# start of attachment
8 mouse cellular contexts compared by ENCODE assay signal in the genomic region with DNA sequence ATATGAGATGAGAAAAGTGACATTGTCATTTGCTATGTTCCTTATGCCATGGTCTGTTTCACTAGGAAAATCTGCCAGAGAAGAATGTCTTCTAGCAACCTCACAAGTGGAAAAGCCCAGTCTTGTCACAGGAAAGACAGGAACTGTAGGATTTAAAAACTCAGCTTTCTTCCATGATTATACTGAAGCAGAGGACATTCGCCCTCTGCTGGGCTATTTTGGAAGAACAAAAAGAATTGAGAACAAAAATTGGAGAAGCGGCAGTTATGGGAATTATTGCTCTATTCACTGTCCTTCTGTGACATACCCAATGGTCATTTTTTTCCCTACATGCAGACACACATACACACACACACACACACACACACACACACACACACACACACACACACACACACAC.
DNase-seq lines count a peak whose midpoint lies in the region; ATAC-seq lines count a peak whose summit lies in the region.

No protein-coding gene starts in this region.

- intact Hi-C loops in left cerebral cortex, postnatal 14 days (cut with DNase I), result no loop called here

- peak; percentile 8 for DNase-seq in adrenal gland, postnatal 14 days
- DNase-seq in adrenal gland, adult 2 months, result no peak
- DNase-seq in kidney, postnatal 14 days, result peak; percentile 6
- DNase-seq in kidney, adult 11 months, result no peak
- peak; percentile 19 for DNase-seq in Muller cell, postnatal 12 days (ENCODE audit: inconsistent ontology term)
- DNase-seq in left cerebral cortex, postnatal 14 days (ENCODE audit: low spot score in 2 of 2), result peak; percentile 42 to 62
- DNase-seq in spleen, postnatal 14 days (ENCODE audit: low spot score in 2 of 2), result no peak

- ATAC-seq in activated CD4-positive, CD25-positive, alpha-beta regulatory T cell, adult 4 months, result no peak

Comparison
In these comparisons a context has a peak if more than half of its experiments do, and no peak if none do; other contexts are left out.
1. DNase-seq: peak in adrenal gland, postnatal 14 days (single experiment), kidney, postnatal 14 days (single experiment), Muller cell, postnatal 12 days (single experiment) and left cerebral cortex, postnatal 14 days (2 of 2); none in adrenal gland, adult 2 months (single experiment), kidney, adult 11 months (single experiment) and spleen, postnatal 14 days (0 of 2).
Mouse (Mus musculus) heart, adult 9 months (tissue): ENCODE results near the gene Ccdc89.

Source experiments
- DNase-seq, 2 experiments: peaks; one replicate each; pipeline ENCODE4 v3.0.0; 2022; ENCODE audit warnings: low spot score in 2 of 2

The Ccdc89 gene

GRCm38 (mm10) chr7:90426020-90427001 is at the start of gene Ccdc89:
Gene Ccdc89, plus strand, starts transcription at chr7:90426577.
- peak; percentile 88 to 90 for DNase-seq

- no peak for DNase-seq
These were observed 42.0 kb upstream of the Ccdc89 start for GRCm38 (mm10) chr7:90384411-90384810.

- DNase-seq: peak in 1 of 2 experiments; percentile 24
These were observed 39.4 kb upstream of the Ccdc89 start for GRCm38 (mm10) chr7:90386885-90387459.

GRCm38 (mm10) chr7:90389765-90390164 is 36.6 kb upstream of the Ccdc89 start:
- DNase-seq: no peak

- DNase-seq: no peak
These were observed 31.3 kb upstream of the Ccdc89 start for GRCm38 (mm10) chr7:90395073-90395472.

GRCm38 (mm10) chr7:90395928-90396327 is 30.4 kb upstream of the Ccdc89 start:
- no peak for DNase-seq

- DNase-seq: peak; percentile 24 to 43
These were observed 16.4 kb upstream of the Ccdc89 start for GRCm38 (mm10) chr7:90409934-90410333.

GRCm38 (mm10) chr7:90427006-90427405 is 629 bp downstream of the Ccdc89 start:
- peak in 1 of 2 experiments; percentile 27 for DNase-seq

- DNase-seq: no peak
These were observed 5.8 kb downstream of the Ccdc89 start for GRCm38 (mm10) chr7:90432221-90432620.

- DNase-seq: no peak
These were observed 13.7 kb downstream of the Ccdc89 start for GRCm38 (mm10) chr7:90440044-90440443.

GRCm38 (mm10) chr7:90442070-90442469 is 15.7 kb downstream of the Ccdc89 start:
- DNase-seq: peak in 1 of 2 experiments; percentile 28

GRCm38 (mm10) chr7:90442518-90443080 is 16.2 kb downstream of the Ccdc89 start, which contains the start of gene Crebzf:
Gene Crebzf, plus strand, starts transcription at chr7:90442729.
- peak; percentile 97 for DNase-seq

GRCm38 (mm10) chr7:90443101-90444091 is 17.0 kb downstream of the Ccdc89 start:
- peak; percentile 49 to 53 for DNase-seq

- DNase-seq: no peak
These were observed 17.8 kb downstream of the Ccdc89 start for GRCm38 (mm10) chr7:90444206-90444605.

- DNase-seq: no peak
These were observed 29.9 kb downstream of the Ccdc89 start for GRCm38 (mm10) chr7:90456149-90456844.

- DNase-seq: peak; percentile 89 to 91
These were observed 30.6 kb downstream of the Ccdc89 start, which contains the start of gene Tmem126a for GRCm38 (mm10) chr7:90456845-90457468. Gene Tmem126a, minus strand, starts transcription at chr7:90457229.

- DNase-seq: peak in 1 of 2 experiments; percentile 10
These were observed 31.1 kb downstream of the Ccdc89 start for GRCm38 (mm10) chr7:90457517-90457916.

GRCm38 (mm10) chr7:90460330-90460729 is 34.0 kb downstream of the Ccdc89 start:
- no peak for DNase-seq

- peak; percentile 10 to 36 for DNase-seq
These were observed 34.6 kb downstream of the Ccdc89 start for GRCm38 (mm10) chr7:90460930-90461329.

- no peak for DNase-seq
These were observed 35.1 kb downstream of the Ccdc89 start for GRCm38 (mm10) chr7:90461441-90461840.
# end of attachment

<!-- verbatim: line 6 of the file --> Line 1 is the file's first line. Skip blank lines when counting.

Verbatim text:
- DNase-seq in adrenal gland, adult 2 months, result no peak